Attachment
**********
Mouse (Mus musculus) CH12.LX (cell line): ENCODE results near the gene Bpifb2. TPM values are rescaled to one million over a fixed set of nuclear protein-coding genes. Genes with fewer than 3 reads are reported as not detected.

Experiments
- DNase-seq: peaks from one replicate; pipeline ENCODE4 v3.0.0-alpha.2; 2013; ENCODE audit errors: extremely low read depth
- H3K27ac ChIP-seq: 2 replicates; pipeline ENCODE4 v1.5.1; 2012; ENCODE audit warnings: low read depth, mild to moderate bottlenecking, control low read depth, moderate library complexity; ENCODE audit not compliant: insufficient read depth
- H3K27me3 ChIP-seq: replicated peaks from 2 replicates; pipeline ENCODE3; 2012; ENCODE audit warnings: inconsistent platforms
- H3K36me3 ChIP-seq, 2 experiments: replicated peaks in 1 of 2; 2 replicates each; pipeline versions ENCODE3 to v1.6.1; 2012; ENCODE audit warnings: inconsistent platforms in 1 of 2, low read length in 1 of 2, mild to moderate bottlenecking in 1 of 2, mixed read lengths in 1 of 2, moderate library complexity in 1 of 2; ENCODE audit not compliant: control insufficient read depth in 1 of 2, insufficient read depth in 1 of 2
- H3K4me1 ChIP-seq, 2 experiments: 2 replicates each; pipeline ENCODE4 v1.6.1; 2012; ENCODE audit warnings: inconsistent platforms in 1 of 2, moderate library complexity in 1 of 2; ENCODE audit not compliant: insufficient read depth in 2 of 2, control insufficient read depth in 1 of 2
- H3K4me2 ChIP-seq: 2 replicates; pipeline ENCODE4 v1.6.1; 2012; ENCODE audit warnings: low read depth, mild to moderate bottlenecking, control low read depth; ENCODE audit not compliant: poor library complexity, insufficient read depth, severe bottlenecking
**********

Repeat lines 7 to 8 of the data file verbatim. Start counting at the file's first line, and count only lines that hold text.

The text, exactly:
- H3K4me1 ChIP-seq, 2 experiments: 2 replicates each; pipeline ENCODE4 v1.6.1; 2012; ENCODE audit warnings: inconsistent platforms in 1 of 2, moderate library complexity in 1 of 2; ENCODE audit not compliant: insufficient read depth in 2 of 2, control insufficient read depth in 1 of 2
- H3K4me2 ChIP-seq: 2 replicates; pipeline ENCODE4 v1.6.1; 2012; ENCODE audit warnings: low read depth, mild to moderate bottlenecking, control low read depth; ENCODE audit not compliant: poor library complexity, insufficient read depth, severe bottlenecking